Interest Coverage Ratio. Because IFRS requires interest to be capitalized on certain capital projects, all things being equal, interest expense may decrease and impact this ratio. We expect that this will have more impact on companies with many projects, which under GAAP did not have to include borrowing costs in the cost of the project. However, most lending agreements have defined interest to include amounts capitalized and in those cases the impact will be muted.
Debt to Capitalization Ratio. IFRS requires impairments charges for long-lived assets and goodwill to be measured based on cash-generating units (CGU's) as opposed to asset groups. If a company has many CGU's, it is more likely that its impairment charges will be more frequent and/or higher. IFRS also requires that impairments be reversed if the factor that led to the impairment reverses, with the exception of goodwill. Goodwill impairments are permanent. The adoption of IFRS would seem to cause more volatility of impairments that in turn may cause a company's capitalization to be more variable. Similarly items that were considered as equity under GAAP (eg. foreign currency convertible bonds or warrants) may now be recorded as a derivatives liability and then marked to market. Experts also predict that for more complex organizations, the way they classify their joint ventures and investments in affiliates may trigger swings in their equity.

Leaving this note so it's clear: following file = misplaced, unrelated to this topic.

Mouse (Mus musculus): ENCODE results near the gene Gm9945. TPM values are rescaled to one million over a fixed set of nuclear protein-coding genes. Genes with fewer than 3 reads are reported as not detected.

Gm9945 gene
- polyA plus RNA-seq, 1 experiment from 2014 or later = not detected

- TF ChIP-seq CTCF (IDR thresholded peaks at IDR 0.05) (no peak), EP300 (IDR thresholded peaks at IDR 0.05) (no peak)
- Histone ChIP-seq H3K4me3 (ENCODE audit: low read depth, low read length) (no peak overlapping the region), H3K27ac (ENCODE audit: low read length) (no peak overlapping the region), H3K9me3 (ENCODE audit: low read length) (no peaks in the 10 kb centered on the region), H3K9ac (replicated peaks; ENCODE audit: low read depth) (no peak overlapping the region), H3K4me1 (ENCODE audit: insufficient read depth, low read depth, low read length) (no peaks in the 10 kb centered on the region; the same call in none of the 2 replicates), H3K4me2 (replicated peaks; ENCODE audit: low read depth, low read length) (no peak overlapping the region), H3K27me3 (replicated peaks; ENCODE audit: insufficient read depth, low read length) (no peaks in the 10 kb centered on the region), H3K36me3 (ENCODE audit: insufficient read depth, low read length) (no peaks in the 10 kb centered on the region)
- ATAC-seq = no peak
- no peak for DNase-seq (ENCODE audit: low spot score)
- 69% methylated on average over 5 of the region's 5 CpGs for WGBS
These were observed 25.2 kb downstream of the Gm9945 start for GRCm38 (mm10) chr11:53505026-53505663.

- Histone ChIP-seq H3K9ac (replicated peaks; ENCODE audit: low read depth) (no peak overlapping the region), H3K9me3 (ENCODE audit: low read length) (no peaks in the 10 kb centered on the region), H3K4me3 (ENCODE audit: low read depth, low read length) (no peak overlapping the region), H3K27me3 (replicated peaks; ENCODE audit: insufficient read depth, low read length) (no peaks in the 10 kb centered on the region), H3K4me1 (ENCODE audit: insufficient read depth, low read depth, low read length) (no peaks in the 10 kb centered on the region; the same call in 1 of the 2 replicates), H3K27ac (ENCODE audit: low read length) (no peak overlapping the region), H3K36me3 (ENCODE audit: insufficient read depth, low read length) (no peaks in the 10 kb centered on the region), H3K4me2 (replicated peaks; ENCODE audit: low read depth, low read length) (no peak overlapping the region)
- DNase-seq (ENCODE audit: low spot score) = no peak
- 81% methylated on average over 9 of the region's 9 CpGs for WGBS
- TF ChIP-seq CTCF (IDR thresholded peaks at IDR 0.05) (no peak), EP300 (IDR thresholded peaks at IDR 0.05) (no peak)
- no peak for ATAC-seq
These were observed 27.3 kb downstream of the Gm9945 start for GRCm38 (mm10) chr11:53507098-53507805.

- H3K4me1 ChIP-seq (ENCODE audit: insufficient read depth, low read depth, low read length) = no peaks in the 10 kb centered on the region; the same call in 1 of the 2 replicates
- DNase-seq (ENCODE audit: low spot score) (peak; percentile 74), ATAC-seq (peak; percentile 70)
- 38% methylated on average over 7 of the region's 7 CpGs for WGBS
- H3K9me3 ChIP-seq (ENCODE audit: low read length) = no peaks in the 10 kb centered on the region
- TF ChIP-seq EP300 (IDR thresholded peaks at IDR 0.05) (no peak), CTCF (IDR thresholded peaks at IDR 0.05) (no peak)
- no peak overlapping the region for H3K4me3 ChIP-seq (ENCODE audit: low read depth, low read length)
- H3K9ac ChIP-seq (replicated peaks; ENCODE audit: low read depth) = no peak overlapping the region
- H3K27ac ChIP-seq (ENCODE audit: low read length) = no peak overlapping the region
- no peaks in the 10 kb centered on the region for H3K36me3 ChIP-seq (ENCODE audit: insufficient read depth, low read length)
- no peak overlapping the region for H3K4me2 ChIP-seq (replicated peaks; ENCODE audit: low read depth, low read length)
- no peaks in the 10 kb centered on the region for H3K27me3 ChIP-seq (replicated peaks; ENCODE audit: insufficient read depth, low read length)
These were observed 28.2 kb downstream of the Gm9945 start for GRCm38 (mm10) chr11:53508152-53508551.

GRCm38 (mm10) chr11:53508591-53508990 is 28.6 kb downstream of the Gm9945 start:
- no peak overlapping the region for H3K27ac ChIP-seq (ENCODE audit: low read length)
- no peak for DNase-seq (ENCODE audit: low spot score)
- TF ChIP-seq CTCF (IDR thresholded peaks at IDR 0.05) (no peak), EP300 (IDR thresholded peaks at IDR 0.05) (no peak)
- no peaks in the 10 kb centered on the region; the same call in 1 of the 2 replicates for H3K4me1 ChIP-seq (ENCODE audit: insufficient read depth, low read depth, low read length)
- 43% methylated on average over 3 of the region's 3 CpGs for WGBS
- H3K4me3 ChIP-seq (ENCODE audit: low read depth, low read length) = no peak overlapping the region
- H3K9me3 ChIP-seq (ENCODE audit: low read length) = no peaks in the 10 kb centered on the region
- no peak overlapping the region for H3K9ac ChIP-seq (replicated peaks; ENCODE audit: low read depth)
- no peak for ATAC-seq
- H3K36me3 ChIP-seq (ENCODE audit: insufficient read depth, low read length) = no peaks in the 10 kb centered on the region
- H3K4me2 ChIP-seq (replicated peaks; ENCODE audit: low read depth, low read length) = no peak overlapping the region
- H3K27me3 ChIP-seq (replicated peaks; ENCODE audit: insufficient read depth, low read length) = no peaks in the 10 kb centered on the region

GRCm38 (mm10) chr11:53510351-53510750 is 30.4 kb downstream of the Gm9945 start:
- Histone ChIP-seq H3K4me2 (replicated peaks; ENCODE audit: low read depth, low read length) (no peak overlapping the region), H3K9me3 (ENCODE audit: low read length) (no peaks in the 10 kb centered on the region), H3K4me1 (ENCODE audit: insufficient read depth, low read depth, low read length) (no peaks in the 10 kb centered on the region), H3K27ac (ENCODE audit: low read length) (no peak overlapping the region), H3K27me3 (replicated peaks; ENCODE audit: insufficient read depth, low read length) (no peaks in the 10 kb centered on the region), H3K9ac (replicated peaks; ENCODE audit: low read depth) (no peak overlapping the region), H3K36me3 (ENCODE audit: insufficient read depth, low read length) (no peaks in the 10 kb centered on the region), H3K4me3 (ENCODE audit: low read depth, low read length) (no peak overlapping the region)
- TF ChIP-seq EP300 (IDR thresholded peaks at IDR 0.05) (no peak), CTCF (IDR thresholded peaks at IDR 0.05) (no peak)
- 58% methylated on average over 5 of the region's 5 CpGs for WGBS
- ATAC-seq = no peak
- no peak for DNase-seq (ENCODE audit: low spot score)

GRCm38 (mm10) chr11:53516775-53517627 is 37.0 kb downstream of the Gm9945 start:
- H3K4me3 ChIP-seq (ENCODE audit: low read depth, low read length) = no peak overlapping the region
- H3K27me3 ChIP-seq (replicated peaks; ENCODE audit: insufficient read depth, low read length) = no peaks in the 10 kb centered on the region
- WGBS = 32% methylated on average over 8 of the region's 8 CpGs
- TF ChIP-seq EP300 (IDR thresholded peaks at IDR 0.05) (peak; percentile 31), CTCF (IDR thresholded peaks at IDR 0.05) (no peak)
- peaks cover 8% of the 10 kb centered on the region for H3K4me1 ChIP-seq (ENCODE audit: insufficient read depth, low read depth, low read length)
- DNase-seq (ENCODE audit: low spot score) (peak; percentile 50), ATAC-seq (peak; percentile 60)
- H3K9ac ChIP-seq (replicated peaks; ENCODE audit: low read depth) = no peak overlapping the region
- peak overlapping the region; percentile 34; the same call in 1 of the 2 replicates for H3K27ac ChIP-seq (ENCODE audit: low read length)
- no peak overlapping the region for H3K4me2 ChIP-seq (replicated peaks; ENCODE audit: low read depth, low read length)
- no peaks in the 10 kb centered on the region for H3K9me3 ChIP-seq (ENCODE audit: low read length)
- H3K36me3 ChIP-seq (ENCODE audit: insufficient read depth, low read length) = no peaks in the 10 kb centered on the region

Underlying the calculations of these financial covenants is a perception that IFRS, with a greater number of policy elections, will result in more subjective determinations than under GAAP. Analysis may be more complicated because different companies in the same industry could make different determinations. It may be harder then to make comparisons between companies as it will be difficult to pinpoint whether a difference is due to their relative performance or their characterization of certain items. Ironically, this subjectivity seems to undercut one of the stated goals of the adoption of IFRS, namely the ability for investors in other jurisdictions to accurately compare the financial information of Canadian companies against similar companies elsewhere.
Nevertheless the age of IFRS is upon us. Affected companies should communicate frequently with their lenders and present draft calculations if necessary. This will lessen the likelihood that a difference of opinion could result in a breach of covenant and ensure a smooth transition to the new standards. We do expect though that 2011 will bring an increased number of requests for amendments as companies and lenders work out the details of the effect of IFRS on financial covenants and their components.
1. Language was much more prevalent in credit agreements because of the relatively less onerous job of amending them as compared with seeking concessions in indentures from institutional investors.